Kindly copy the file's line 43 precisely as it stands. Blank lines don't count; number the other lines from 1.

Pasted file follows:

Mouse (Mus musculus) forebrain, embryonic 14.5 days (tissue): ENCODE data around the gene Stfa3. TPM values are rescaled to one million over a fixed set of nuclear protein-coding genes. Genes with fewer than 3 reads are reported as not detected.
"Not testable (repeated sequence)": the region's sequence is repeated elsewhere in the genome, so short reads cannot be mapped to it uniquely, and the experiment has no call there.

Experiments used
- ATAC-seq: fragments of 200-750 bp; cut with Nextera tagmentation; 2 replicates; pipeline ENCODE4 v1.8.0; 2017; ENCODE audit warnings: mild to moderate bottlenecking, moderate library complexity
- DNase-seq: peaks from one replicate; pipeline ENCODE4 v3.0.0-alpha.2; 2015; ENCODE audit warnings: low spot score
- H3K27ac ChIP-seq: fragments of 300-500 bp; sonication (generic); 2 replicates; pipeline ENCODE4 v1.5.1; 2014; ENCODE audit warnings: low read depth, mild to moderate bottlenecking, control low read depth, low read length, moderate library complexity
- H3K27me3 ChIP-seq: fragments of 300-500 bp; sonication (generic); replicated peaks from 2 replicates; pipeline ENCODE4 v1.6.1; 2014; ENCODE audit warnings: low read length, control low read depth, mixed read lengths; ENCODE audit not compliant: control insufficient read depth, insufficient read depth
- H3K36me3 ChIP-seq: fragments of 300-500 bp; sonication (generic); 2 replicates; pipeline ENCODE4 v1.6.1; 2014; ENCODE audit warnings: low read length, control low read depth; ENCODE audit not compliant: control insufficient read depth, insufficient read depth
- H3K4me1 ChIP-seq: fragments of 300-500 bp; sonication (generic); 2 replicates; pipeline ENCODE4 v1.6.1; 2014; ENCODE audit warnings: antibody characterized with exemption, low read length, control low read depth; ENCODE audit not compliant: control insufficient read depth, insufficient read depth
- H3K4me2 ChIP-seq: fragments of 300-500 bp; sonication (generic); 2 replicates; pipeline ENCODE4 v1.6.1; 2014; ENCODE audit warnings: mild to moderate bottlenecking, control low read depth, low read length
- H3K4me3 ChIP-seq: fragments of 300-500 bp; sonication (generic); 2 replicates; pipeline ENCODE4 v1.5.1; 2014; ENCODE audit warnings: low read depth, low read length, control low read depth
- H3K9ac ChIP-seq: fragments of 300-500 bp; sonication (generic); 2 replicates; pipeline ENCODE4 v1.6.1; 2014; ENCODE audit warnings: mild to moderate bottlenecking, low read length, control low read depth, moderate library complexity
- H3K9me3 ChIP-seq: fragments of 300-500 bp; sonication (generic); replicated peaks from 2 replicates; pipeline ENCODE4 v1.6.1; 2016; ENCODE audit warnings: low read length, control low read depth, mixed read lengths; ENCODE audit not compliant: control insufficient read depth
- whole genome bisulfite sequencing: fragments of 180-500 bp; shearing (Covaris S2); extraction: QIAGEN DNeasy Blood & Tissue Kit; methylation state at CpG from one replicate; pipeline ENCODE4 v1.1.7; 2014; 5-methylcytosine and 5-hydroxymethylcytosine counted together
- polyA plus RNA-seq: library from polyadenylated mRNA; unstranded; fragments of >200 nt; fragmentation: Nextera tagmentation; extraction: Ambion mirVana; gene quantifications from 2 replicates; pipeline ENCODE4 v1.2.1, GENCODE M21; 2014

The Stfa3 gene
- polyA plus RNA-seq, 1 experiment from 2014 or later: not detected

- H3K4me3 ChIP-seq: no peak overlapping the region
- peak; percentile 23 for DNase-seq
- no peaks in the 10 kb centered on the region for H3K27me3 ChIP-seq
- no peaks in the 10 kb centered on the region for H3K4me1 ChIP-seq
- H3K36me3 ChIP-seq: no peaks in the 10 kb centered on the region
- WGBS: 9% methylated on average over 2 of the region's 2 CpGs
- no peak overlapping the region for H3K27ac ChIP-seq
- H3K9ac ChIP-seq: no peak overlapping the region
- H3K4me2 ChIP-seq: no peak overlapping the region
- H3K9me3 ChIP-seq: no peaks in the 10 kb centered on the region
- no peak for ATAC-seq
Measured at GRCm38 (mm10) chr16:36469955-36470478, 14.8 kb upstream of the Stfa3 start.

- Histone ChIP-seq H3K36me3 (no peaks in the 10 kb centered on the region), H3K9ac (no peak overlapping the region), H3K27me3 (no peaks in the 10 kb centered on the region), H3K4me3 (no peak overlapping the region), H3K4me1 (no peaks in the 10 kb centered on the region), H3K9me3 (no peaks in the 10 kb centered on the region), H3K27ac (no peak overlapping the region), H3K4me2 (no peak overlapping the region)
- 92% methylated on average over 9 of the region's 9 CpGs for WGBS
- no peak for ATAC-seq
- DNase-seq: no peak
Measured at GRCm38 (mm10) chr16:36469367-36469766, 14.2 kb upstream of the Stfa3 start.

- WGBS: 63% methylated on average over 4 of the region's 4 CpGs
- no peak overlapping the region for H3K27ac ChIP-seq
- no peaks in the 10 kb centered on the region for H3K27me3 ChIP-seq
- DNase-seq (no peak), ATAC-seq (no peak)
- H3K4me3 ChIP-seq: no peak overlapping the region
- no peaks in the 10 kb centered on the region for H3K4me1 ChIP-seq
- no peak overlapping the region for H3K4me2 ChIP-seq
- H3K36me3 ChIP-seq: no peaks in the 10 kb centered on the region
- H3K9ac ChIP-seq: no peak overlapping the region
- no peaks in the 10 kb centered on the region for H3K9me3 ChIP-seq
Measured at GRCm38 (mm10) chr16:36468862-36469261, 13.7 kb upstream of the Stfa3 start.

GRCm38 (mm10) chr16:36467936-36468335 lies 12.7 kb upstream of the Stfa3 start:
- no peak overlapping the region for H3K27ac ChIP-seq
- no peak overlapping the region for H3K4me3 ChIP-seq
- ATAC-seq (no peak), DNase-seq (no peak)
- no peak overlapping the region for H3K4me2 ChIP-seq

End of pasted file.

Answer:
- H3K9ac ChIP-seq: no peak overlapping the region